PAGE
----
“Holy shit. We’re all thinking these are the same guys, right?”
“We’ve confirmed that one at least. A van parked in a lot next to the police station was apparently packed with old school ammonia fertilizer-based explosives. They set it off shortly after rescue crews showed up at the police station. A dozen more killed in that. When our guys arrived, we were able to recover enough pieces of the van to identify it as the missing AC repair shop van Mullins used.”
“We’ve pulled agents from every federal agency in Oklahoma, plus most of the state law enforcement agencies; but with all this, plus the massive blackout in Oklahoma City, we are spread really thin out here. We’ve called into Washington for some backup, but they need at least a day to get the ball rolling. I’m on my way to Tulsa. Call Rollins in an hour when he lands. I hope to hell you guys figure out something, ‘cause we are just scrambling right now.”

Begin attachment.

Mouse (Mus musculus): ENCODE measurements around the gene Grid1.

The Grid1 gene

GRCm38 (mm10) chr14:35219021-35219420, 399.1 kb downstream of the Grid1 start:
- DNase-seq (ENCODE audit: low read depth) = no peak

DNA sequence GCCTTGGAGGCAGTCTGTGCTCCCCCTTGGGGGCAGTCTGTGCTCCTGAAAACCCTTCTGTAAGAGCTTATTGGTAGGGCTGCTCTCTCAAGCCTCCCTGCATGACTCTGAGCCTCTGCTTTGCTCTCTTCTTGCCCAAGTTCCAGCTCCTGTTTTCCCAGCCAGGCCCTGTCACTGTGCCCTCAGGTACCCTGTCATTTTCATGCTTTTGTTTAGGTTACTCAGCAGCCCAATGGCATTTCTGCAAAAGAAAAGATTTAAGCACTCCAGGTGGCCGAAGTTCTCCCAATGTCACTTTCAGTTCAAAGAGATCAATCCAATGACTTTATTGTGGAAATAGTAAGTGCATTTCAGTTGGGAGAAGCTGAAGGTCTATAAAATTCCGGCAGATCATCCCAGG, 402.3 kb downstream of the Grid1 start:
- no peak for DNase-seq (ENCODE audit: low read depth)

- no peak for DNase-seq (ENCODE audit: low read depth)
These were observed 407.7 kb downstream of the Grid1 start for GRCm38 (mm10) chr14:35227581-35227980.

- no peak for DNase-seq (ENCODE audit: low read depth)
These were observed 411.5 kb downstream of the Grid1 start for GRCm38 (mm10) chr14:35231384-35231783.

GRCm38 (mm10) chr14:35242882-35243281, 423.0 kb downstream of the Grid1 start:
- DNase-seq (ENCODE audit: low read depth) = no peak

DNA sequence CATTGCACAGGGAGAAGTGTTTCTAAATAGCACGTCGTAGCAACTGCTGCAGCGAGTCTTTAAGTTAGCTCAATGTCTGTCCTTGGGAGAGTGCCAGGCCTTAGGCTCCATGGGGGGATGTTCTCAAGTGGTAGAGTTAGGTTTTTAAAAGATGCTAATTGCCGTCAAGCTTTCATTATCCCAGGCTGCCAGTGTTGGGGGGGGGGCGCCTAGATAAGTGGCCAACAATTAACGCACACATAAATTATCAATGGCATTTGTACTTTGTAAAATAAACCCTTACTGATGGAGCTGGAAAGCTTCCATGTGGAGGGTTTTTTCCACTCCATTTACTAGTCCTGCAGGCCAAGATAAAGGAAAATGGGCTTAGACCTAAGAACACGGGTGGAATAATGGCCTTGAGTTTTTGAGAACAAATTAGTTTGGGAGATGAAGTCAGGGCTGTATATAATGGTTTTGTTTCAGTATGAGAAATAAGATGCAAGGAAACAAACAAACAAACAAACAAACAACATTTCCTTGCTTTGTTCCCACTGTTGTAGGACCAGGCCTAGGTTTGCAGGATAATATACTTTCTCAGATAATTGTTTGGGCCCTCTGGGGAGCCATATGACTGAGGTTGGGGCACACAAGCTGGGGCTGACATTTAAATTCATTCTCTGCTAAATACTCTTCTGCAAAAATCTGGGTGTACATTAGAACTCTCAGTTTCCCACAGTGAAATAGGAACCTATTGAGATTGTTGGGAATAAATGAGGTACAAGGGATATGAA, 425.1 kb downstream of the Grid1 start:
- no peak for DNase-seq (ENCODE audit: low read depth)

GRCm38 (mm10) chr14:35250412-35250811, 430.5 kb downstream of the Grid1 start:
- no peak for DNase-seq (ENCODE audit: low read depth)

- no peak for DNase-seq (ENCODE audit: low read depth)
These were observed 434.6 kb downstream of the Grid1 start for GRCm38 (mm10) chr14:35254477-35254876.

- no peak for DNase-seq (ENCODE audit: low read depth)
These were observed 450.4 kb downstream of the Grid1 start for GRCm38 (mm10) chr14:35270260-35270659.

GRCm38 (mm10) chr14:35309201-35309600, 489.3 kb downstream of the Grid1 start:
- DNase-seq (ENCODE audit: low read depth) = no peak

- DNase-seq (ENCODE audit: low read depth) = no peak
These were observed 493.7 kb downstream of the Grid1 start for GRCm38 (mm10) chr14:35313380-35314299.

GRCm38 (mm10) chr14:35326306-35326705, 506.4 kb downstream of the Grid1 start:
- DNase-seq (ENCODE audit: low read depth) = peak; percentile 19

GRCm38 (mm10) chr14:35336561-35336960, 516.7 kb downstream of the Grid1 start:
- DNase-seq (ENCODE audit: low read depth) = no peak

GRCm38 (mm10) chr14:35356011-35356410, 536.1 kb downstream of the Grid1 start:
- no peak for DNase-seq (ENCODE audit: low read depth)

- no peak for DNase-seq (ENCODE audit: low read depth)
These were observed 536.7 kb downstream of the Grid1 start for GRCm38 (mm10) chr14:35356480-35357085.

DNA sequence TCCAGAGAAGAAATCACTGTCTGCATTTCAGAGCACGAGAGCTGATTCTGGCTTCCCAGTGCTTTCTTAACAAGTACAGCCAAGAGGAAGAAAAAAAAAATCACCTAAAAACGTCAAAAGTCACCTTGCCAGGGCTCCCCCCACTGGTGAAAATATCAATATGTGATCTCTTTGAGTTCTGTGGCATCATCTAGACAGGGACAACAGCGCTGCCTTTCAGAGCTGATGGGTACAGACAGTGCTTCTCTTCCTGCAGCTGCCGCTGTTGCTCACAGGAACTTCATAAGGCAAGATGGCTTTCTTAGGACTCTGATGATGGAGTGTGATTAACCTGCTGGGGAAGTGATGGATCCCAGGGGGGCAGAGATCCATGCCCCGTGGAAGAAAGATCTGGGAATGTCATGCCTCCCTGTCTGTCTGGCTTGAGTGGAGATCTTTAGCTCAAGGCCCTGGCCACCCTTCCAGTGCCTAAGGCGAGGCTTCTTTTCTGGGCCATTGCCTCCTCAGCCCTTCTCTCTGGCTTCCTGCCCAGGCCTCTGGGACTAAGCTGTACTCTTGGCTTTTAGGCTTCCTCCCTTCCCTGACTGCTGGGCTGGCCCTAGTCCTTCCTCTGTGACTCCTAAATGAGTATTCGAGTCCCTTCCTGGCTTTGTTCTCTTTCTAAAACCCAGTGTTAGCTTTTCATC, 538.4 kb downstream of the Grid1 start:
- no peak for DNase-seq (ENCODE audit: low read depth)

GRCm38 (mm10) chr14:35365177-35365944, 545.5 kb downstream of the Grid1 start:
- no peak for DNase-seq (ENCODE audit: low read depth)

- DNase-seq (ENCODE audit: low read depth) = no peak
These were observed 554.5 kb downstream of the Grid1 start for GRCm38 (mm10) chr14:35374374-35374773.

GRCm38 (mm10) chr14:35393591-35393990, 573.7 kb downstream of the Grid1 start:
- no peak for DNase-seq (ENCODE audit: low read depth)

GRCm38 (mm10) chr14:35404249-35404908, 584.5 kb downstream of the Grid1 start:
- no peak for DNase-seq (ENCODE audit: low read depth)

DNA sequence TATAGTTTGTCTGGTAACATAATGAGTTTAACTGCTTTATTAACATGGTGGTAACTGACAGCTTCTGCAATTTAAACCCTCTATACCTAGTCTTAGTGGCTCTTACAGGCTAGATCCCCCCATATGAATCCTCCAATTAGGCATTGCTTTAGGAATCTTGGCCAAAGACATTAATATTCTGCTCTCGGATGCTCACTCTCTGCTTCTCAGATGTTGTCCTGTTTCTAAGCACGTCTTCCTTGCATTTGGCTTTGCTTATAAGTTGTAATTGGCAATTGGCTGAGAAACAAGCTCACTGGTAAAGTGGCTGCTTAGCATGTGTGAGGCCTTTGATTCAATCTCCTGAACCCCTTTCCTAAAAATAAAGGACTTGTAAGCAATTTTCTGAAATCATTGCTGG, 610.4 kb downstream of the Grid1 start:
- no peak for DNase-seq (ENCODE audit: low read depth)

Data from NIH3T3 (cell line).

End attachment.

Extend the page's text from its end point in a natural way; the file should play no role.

“Sure, Trevor. Be safe man,” Taylor said.
“So that’s how you got into this,” Whitaker said, leaning back, looking at him.
“I’ve been trying to work out why you’re here. You never made sense to me. I know someone with some juice got you access, but the more I’ve seen you in action, the more that doesn’t seem your style. And you had zero connection with the family. I couldn’t figure out how you fit into the puzzle. But it’s Robles, isn’t it. He’s the one who brought you in?”
“Look, it’s not like that. He wasn’t trying to mess with the investigation. He’s a good soldier. But he saw something that wasn’t right, and he felt sorry for the kid’s mother, so he gave her my name. We met during that thing in Miami, and he thought I might be able to help since he couldn’t do anything official without Dorset shutting it down.”
“I get it. Don’t worry, I won’t sell him out. Especially since he was right and we were wrong. I’m just glad you are starting to make a little more sense to me.”
“None of this makes sense,” Taylor said, sticking another pin in the map. “A half dozen bombings, a gun battle and now hostage taking at some random federal credit union. They’ve started escalating pretty damn fast after Amarillo.”